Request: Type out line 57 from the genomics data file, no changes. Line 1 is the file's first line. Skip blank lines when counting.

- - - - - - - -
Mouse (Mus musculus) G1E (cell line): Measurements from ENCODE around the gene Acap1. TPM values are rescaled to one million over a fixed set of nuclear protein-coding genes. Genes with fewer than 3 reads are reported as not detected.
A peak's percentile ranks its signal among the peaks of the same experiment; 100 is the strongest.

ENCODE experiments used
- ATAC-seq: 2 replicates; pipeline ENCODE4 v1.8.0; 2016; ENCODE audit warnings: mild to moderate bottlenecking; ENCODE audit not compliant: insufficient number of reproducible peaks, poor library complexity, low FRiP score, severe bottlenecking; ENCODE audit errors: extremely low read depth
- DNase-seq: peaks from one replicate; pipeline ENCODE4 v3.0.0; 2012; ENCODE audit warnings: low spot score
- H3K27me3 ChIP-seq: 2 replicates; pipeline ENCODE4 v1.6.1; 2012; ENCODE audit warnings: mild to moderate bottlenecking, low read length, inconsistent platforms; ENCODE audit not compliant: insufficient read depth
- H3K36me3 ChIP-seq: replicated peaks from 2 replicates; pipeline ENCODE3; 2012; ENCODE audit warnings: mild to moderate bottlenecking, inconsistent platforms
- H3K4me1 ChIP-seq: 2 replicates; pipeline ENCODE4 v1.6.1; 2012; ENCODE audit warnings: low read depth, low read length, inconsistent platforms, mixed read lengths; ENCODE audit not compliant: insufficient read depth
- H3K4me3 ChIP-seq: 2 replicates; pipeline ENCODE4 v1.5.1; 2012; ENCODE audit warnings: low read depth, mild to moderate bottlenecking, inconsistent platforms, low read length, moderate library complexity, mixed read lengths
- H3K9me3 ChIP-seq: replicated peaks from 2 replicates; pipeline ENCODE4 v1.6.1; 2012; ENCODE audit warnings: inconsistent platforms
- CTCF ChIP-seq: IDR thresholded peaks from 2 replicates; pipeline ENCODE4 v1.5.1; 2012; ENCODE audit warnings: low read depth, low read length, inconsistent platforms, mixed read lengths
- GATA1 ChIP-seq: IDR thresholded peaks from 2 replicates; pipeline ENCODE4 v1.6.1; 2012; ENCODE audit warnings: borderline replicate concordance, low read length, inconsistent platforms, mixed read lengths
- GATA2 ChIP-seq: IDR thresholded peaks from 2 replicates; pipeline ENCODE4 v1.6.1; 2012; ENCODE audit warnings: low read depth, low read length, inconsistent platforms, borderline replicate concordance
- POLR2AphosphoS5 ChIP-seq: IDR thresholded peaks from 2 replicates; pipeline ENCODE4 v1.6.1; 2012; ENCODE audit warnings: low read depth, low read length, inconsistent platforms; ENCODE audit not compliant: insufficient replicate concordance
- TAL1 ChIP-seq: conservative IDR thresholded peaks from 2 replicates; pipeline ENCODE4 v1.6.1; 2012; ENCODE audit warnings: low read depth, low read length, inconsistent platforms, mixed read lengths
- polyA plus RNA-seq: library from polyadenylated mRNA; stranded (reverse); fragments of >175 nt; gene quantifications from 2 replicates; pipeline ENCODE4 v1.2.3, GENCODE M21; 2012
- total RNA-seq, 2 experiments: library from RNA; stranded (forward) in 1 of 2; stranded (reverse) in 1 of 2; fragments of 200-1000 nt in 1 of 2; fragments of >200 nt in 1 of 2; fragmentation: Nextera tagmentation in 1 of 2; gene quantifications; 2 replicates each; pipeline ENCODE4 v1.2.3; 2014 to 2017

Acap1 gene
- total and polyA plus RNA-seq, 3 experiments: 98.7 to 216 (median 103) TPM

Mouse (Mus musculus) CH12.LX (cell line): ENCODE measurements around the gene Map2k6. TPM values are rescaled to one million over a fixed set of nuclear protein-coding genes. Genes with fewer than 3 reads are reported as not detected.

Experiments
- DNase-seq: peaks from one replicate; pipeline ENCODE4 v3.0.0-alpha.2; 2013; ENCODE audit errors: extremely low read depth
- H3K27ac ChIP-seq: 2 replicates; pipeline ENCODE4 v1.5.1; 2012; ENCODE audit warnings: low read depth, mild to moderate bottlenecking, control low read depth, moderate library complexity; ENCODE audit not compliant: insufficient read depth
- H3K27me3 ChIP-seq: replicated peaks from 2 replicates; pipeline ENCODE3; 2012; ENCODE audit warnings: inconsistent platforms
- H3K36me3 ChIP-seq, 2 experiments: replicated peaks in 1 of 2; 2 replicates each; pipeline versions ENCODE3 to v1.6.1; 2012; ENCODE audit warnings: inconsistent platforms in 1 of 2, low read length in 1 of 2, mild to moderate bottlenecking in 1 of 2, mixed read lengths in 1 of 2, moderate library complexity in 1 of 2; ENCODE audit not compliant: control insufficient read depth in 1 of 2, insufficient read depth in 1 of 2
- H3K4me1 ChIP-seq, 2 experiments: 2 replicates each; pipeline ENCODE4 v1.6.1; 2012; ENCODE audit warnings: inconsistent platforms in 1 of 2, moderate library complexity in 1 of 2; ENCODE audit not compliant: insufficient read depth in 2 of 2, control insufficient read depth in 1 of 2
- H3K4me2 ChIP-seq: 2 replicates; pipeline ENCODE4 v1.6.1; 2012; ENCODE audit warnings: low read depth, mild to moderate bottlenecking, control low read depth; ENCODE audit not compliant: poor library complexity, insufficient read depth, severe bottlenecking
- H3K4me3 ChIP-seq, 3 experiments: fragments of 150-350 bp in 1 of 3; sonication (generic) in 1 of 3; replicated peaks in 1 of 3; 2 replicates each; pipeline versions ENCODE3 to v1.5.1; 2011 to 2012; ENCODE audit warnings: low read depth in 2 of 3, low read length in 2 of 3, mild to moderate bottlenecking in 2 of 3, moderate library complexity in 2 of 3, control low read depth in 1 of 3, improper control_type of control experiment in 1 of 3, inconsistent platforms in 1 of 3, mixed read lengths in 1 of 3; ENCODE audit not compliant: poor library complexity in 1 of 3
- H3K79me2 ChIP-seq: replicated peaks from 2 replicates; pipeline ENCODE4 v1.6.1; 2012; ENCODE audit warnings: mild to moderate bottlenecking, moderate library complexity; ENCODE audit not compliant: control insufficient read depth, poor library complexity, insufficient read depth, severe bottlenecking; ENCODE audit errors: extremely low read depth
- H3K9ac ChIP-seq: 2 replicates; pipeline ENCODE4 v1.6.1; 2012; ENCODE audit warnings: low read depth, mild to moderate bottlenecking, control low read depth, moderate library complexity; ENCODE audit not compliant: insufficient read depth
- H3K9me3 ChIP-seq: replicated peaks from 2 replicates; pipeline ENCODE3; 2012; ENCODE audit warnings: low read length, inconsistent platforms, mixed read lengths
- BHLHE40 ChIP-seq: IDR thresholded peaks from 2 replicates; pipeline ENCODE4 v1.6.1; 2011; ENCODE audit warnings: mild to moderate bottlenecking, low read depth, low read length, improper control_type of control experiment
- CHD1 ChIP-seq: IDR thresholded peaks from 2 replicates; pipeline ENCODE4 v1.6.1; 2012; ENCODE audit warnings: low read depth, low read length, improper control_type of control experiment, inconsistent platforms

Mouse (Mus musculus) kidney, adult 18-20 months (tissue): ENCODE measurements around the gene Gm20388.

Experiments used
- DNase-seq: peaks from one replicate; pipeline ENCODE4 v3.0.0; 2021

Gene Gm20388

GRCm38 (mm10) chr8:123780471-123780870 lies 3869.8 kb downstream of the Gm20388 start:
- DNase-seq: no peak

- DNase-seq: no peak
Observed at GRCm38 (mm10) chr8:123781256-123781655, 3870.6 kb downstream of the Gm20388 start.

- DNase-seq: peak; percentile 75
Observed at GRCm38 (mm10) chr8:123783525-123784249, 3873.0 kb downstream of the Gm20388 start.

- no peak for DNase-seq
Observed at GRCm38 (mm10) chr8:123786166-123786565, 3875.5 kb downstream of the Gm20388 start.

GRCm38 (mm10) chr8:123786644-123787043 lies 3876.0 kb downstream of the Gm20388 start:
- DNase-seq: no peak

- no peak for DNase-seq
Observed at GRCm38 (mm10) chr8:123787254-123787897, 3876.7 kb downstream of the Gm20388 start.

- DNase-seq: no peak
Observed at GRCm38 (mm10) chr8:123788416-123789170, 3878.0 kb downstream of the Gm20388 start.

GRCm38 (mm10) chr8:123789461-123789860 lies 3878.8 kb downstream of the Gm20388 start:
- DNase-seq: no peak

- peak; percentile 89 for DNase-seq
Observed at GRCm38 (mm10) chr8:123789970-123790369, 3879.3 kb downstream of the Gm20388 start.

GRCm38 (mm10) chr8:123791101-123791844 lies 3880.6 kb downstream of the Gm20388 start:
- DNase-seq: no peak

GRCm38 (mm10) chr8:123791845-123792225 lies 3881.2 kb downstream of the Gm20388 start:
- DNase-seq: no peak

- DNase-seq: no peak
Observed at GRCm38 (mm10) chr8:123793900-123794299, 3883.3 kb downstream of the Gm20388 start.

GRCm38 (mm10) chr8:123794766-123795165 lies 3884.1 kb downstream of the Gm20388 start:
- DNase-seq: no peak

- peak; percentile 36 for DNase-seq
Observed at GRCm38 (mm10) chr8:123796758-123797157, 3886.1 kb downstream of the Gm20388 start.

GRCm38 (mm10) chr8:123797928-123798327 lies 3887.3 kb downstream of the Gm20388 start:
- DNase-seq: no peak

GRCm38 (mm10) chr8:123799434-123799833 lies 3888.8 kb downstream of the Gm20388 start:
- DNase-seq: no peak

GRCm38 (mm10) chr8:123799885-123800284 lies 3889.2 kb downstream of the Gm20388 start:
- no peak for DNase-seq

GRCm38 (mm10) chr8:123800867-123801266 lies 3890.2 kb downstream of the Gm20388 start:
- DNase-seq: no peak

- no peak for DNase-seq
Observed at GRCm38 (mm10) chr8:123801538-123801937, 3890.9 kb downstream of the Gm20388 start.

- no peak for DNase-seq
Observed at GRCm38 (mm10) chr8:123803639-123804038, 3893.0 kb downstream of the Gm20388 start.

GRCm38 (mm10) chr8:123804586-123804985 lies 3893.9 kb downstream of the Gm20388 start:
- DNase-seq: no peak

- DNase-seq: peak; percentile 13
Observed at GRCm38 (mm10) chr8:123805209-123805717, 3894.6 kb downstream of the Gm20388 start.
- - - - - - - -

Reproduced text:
- DNase-seq: no peak